The “Radical and Revolutionary Deed

From Howard Thurman’s Deep Is the Hunger:

“[L]ife in any form seems to have a little way of its own, moving with quiet assurance to some special end.  It is of immeasurable comfort to remember that much of the chaos and disorder of our own lies is rooted in causes that are understandable; much of the evil in life is reasonable, in the sense that its roots can be traced and it is not necessary to place the blame upon the devil or some blind senseless process.  The naked responsibility for human misery, you and I and ordinary human beings like us must accept.  In this doomful fact there is the ground of hope, because it means that in the creation of man, God provided for limitless resourcefulness, and because of any situation, however chaotic, can be understood and reconstructed if we have no fear to do, if need be, the radical, the revolutionary deed.”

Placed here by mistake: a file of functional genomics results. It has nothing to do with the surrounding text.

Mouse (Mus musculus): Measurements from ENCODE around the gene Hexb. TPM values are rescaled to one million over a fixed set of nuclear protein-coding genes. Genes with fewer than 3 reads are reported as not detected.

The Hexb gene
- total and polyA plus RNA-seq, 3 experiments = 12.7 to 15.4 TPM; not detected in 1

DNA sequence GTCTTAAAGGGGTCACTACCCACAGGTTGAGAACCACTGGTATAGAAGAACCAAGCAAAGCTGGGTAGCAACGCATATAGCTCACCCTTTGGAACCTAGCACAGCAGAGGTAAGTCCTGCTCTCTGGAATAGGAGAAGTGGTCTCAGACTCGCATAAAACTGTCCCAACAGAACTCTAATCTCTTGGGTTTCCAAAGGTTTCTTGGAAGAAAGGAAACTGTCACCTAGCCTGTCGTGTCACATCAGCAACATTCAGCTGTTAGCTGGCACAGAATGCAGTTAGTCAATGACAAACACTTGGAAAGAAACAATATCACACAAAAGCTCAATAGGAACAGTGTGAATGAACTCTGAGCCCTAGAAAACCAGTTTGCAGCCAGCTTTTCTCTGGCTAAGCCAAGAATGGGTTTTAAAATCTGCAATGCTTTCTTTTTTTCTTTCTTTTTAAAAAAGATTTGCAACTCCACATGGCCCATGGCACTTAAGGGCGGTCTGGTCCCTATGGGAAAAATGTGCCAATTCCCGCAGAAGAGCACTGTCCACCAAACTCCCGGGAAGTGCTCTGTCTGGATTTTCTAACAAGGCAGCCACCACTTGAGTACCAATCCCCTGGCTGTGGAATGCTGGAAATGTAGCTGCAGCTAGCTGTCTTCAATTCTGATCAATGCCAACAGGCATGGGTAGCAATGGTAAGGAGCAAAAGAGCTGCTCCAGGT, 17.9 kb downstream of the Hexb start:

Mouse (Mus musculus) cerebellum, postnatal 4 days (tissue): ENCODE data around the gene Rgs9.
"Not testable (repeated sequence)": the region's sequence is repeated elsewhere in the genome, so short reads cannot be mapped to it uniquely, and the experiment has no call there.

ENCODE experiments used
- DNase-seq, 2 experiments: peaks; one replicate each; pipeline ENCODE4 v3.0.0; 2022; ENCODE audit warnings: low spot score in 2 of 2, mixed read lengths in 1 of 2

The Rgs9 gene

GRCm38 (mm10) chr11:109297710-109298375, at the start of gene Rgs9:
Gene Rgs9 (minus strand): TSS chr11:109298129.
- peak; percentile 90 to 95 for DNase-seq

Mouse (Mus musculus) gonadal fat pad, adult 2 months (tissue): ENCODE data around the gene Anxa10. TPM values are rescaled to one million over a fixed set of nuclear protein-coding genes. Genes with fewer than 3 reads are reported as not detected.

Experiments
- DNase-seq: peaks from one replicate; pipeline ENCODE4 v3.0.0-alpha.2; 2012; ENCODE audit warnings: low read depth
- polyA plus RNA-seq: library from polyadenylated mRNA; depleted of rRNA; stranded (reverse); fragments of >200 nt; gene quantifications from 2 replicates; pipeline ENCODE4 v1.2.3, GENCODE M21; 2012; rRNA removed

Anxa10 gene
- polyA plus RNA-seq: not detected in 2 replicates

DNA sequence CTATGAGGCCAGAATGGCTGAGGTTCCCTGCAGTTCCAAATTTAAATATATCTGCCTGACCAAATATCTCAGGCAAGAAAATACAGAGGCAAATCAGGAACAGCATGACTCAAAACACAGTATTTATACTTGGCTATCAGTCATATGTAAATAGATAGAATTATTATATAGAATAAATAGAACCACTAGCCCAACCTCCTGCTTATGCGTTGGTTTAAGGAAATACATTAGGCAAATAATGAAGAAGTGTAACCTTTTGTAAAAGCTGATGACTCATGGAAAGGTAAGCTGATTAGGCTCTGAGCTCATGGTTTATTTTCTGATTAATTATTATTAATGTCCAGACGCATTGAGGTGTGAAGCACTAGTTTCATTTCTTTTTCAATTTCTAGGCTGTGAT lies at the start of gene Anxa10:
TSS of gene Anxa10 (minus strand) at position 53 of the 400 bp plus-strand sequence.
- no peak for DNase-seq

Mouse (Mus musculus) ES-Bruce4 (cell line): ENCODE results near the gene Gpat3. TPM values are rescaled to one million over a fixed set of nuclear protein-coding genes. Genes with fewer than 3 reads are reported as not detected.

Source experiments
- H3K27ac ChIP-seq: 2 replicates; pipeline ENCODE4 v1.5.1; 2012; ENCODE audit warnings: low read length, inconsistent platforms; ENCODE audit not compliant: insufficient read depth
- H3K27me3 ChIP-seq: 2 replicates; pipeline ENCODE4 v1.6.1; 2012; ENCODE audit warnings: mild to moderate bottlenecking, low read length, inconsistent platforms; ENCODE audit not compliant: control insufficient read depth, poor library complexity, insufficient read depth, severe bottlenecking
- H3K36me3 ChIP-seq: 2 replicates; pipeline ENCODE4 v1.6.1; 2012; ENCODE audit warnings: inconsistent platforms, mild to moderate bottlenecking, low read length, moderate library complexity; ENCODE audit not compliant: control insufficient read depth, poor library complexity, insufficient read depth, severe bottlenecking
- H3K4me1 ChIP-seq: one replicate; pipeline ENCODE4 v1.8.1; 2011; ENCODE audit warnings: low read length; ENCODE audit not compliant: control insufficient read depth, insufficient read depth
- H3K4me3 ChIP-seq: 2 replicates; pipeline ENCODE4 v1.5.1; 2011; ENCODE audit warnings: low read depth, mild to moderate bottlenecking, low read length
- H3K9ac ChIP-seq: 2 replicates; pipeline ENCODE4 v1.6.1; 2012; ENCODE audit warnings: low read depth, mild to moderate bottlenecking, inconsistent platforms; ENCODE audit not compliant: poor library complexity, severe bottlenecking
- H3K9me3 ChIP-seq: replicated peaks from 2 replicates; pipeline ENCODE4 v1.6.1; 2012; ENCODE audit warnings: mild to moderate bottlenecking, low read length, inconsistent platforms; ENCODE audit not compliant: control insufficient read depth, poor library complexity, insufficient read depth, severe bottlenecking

There is so much there to unwrap.  Life moves “with quiet assurance to some special end” settles in so softly, but Thurman sends along with it the unsettling message that we all share some of “the naked responsibility for human misery.”  But as he notes, within that “doomful fact” there is “grounds for hope” so long as we recall and act upon our innate ability to perform “the radical, revolutionary deed.”

That “radical, revolutionary deed” comes in many forms, shapes and sizes.  We can pause and listen, stop and help, contribute, smile, encourage….  All of course fit under the single most “radical, revolutionary deed” – love.

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